SREC Customers


  1. What are Solar Renewable Energy Certificates (SRECs)?
  2. Why are SRECs valuable?
  3. What is an RPS?
  4. What is an ACP?
  5. Are RECs and SRECs paper certificates?
  6. How much are SRECs worth?
  7. How much will SRECs be worth in the future?
  8. What is SREC supply?
  9. What is SREC demand?
  10. Why do SREC prices vary from state to state?
  11. How do I start producing SRECs?

1.  What are Solar Renewable Energy Certificates (SRECs)?

Renewable energy certificates, or RECs, are tradable commodities that represent the green attributes associated with energy generated from renewable energy resources, such as sunlight, wind, or water. One REC is generated every time one megawatt-hour (MWh) of clean, renewable electricity is produced.* Solar renewable energy certificates or “SRECs” are simply RECs generated from solar power.

*Please view the Massachusetts state page for more information on SREC factors. For details on how SREC factors are calculated, please refer to the Massachusetts Clean Energy Center’s reference document.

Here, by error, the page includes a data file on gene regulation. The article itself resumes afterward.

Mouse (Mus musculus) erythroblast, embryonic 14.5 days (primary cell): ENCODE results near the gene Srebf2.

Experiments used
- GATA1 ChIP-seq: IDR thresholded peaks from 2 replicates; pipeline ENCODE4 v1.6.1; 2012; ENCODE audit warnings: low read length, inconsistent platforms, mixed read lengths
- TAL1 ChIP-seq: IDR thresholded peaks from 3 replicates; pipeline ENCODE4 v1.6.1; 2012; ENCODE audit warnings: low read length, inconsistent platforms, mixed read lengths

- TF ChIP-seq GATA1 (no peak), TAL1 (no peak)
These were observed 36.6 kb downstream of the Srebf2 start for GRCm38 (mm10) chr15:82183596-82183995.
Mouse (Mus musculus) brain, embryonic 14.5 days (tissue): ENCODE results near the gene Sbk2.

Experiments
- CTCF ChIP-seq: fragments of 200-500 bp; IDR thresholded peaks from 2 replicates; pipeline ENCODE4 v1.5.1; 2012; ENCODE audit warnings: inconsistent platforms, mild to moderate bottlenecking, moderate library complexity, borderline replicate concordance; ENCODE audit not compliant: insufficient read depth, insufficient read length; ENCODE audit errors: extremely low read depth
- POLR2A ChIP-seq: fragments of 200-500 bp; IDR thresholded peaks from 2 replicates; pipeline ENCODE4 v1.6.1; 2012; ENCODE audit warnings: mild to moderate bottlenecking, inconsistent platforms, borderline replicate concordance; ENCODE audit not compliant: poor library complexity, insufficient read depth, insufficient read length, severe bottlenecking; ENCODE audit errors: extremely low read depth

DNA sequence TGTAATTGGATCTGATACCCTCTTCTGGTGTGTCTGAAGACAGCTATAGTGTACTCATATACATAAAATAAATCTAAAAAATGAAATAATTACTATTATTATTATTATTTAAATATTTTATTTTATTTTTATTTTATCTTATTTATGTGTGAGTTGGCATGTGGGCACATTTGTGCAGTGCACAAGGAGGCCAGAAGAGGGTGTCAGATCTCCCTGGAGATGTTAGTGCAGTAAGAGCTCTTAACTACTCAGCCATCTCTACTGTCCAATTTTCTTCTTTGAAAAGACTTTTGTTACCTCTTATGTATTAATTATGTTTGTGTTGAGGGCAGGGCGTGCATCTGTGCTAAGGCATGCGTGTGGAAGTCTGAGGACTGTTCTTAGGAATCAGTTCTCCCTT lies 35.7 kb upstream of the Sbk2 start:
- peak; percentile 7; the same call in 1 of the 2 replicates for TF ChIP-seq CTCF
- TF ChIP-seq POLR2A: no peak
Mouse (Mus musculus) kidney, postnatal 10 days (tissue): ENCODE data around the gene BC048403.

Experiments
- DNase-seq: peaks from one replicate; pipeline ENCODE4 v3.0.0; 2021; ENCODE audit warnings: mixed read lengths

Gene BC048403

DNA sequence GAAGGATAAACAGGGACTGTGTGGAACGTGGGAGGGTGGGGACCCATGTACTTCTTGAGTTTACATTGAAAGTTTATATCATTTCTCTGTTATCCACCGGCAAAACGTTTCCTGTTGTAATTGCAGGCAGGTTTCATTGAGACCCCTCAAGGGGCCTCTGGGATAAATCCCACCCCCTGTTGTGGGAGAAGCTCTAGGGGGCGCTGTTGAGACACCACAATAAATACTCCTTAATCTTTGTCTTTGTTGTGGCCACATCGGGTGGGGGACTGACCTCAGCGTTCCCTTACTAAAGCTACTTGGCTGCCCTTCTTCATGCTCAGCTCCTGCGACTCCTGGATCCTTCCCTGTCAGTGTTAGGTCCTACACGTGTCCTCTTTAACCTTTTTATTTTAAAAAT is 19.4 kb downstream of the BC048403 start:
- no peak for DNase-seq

2.  Why are SRECs valuable?

RECs are valuable because some states have passed legislation requiring energy suppliers to provide a certain percentage of their electricity from renewable energy sources. This type of legislation is called a Renewable Portfolio Standard (RPS). Under certain types of renewable portfolio standard (RPS) legislation, energy suppliers must either produce a certain amount of solar electricity or purchase SRECs in order to avoid a fine.

3.  What is an RPS?

A renewable portfolio standard (RPS) requires that energy suppliers in a certain state produce a proportion of their energy from renewable energy. To meet these RPS requirements, energy suppliers can (1) develop their own renewable energy facilities such as solar plants or wind farms to produce RECS, or (2) purchase RECs from others that own renewable energy facilities. Under certain renewable portfolio legislation, energy suppliers must secure a subset of energy from solar energy, often called a “solar carve-out”. Under the solar carve-out, a subset of the required renewable energy must come from solar systems. Because developing renewable energy facilities can be a costly and complicated endeavor, many utilities choose to purchase RECs from homeowners and businesses.

4.  What is an ACP?